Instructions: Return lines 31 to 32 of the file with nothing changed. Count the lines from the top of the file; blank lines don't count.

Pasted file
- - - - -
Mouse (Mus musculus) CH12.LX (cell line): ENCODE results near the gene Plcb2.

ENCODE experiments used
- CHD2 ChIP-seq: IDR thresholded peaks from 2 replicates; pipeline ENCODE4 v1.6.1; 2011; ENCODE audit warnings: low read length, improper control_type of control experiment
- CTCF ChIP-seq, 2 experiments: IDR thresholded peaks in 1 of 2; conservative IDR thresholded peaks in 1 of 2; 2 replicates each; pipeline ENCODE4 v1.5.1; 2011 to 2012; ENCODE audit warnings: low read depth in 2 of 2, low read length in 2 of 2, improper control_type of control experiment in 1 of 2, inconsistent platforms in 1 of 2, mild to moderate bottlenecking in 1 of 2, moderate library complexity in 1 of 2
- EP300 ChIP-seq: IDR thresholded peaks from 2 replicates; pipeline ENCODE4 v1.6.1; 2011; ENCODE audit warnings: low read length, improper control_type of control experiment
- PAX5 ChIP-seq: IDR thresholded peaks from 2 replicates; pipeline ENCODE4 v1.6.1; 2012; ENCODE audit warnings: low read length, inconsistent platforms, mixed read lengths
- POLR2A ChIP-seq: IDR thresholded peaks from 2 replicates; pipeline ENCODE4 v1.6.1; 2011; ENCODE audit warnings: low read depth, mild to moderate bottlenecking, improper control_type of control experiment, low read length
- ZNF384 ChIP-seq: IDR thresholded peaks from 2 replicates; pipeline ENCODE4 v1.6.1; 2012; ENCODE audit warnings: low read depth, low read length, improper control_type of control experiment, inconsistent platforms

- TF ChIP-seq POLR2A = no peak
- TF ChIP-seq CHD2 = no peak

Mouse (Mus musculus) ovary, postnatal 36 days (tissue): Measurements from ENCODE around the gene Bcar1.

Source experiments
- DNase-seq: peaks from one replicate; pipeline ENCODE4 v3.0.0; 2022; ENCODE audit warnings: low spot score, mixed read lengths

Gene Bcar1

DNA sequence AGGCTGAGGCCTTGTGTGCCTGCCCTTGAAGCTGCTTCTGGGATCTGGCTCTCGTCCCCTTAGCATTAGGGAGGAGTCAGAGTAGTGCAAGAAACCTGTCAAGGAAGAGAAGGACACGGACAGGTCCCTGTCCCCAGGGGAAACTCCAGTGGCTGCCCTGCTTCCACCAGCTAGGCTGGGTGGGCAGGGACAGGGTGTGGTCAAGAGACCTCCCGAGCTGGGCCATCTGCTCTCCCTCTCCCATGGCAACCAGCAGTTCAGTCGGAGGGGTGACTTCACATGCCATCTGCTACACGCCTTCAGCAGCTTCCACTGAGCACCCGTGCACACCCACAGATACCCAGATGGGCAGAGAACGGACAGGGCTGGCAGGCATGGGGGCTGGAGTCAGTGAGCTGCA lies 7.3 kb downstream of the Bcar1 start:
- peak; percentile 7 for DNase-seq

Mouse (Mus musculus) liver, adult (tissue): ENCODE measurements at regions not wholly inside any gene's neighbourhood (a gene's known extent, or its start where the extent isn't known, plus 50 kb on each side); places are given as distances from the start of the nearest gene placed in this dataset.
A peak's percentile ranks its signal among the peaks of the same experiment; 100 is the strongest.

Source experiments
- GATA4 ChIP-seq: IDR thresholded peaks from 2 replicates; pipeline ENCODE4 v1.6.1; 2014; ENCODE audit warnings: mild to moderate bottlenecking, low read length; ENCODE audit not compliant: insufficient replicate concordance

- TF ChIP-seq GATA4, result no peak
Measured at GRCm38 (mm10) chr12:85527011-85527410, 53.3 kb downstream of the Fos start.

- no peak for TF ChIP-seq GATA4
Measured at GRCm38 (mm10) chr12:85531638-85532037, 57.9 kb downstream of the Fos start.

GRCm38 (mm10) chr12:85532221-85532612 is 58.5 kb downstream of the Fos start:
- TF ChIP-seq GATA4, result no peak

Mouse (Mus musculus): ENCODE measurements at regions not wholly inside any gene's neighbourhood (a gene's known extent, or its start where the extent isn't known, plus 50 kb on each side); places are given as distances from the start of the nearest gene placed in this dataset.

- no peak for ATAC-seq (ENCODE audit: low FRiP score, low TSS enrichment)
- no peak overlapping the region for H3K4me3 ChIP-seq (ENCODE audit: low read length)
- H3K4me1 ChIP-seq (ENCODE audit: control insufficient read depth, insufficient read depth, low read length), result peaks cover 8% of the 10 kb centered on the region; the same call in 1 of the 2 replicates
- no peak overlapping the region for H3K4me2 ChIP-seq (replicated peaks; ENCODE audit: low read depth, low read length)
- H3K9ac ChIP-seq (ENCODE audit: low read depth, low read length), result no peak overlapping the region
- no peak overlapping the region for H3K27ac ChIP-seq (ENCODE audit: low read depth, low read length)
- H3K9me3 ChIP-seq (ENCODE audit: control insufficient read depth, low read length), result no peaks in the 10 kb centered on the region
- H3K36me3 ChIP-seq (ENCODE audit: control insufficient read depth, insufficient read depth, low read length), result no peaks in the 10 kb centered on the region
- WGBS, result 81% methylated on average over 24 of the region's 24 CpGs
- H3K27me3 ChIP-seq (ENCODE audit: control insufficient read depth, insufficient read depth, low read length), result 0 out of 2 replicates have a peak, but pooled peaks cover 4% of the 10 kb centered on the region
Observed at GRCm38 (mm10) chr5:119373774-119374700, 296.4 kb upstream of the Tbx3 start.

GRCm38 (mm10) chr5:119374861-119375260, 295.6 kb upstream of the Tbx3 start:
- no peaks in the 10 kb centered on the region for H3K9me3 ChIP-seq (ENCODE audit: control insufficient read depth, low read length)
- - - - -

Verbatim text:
- no peak overlapping the region for H3K4me2 ChIP-seq (replicated peaks; ENCODE audit: low read depth, low read length)
- H3K9ac ChIP-seq (ENCODE audit: low read depth, low read length), result no peak overlapping the region